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His Dark Materials Omnibus (The Golden Compass; The Subtle Knife; The Amber Spyglass) Paperback – April 10, 2007
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In an epic trilogy, Philip Pullman unlocks the door to a world parallel to our own, but with a mysterious slant all its own. Dæmons and winged creatures live side by side with humans, and a mysterious entity called Dust just might have the power to unite the universes--if it isn't destroyed first. Here, the three paperback titles in Pullman's heroic fantasy series are united in one dazzling boxed set. Join Lyra, Pantalaimon, Will, and the rest as they embark on the most breathtaking, heartbreaking adventures of their lives. The fate of the universe is in their hands. The Golden Compass, The Subtle Knife, and The Amber Spyglass pit good against evil in a way no reader will ever forget. (Ages 13 and older) --Emilie Coulter --This text refers to the Library Binding edition.
"One of the supreme literary dreamers and magicians of our time" The Guardian "Philip Pullman. Is he the best storyteller ever?" The Observer --The Observer --This text refers to the Library Binding edition.
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Top Customer Reviews
The Golden Compass, the first book in the series, is deserving of five stars and is one of my favorite novels ever. I am an avid reader and a librarian, and I particularly love this first novel because it features a strong, believable female lead, a well paced plot that focuses on ideas and politics and power play, and incredible world building. It also was the first time I read a comparison of university and street (or public) life that made me nod and say "yes, that's right." Unlike a lot of readers, I do not think this first novel or the trilogy as a whole is anti-organized religion on principle - I believe it does object to certain elements of organized religion which may well be deserving of criticism. One of the core strengths of the first book is its ability to communicate arguments about larger concepts in society while telling a genuinely good story -- it doesn't come off as preachy, or pushy, and it is eye opening, especially for the young adult target demographic, but these days, often as well for American adults.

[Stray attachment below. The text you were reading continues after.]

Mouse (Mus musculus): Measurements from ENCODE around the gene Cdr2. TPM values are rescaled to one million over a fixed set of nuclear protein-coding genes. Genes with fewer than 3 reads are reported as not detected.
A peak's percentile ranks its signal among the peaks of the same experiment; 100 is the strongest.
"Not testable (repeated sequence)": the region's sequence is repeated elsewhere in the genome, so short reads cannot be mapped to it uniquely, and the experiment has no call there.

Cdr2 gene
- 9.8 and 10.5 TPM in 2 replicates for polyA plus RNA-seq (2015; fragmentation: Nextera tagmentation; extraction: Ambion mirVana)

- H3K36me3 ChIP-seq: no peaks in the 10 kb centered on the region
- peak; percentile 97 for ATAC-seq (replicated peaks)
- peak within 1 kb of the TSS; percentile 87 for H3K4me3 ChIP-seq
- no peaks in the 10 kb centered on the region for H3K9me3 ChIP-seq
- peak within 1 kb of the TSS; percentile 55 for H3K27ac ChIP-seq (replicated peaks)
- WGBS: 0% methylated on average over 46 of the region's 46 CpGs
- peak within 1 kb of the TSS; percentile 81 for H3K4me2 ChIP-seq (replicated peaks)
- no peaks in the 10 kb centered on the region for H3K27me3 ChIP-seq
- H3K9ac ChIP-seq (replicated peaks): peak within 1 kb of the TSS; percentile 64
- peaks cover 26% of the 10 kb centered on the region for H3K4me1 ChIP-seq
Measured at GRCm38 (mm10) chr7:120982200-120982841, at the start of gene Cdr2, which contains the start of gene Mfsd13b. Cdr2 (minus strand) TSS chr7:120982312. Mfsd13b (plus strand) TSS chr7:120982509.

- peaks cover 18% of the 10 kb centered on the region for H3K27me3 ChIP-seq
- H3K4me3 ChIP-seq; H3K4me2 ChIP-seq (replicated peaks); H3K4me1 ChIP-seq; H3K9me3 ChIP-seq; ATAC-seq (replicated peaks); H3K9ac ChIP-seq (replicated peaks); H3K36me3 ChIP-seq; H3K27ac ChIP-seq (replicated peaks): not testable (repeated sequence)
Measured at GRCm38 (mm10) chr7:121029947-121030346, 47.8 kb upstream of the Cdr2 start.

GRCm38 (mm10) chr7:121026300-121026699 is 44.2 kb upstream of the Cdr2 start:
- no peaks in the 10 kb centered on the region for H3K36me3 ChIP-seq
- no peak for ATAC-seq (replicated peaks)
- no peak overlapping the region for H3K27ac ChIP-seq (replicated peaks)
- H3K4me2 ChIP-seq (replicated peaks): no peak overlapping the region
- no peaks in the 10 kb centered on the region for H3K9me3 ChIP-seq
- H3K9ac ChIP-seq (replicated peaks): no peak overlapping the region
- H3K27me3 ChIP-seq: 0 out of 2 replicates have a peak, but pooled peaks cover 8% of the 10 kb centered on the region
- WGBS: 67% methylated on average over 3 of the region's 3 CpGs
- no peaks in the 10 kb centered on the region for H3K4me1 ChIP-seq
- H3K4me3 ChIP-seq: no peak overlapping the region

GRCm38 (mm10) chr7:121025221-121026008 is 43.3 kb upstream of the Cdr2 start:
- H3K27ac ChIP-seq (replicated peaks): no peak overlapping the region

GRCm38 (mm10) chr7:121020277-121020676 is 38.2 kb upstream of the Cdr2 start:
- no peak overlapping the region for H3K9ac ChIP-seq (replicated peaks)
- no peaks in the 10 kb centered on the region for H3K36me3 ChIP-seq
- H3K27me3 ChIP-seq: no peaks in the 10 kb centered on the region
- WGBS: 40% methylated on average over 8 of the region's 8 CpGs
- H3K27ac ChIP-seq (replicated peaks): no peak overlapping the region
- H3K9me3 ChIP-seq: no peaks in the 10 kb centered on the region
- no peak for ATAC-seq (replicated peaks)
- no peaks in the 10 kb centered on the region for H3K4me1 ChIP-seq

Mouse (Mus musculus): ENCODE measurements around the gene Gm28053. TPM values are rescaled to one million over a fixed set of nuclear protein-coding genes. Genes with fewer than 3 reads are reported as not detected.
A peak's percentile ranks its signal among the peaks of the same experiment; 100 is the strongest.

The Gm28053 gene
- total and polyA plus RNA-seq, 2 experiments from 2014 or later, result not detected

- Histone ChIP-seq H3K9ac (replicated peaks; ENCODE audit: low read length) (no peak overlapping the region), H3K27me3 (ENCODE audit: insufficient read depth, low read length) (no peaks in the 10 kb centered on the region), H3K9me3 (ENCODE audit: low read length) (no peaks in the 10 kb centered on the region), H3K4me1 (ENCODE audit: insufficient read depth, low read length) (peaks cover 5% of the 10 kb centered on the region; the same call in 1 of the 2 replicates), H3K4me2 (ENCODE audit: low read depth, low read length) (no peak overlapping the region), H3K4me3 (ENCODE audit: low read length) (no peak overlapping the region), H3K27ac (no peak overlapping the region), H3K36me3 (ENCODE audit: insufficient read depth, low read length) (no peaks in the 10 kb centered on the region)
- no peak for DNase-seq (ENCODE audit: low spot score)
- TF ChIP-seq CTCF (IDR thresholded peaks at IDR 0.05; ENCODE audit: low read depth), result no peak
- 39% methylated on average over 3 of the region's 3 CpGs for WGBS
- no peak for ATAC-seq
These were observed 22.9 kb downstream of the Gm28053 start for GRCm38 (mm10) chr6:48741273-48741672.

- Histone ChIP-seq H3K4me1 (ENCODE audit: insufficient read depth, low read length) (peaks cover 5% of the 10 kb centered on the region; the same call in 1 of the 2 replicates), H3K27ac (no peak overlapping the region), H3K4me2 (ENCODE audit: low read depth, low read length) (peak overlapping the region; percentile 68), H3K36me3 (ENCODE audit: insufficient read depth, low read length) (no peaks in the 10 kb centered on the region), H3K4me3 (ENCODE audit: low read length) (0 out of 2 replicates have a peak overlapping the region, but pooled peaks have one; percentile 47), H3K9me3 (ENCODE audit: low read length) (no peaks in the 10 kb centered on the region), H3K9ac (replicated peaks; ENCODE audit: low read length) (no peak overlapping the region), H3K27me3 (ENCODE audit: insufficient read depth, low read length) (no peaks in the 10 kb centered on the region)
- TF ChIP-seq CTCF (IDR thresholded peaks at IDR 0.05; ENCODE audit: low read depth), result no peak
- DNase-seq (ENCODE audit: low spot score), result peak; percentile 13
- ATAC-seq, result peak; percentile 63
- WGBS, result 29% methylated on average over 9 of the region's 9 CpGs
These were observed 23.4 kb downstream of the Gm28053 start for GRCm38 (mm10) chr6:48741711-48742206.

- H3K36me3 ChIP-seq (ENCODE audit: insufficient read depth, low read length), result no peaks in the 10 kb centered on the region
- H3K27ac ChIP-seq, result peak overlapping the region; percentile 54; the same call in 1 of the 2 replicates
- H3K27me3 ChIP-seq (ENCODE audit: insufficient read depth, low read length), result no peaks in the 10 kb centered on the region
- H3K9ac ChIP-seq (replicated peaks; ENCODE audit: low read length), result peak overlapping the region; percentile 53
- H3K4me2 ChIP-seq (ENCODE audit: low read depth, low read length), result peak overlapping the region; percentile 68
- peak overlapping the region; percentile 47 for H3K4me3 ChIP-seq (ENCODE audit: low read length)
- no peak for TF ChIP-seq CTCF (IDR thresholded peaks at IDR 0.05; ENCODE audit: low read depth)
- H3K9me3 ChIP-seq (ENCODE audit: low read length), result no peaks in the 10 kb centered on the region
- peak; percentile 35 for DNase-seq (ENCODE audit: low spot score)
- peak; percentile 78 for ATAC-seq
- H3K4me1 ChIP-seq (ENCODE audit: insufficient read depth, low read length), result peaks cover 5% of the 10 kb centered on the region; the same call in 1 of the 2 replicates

The second book, The Subtle Knife, is a four star book in my opinion, because while it is an excellent novel, it does The Golden Compass a disservice by weakening the main character (Lyra) with a second protagonist who is male (Will). Will is an excellently written character, but his very presence makes Lyra's character weaker. If we had been introduced to Lyra in The Subtle Knife, I am certain it would be a five star book, but because The Subtle Knife is part of a series, I review it both as a novel in its own right and as a novel that exists in a series. Lyra's fierce independence is essentially in many ways stripped by a "love interest." Few authors have been able to produce a believable romantic relationship that involves a rebellious, independent woman, and Pullman is not one of them. This is not to say that he doesn't appreciate Lyra, rather, it is evident to me in reading the Subtle Knife that he struggled to produce the Lyra we knew who could also ally with something who was, in many ways, more powerful than she was -- that was something her character did not know how to do, and thus the only solution was to diminish her. It's a flaw that only lost the book one star in my own eyes because in every other way, the book lives up to expectation: it is excellently paced, it has a lot of Lee Scoresby (who is simply a phenomenal character), it continues to ask tough questions, it's hard to put down, and all of the new characters as well as some of the older ones get significant and interesting development.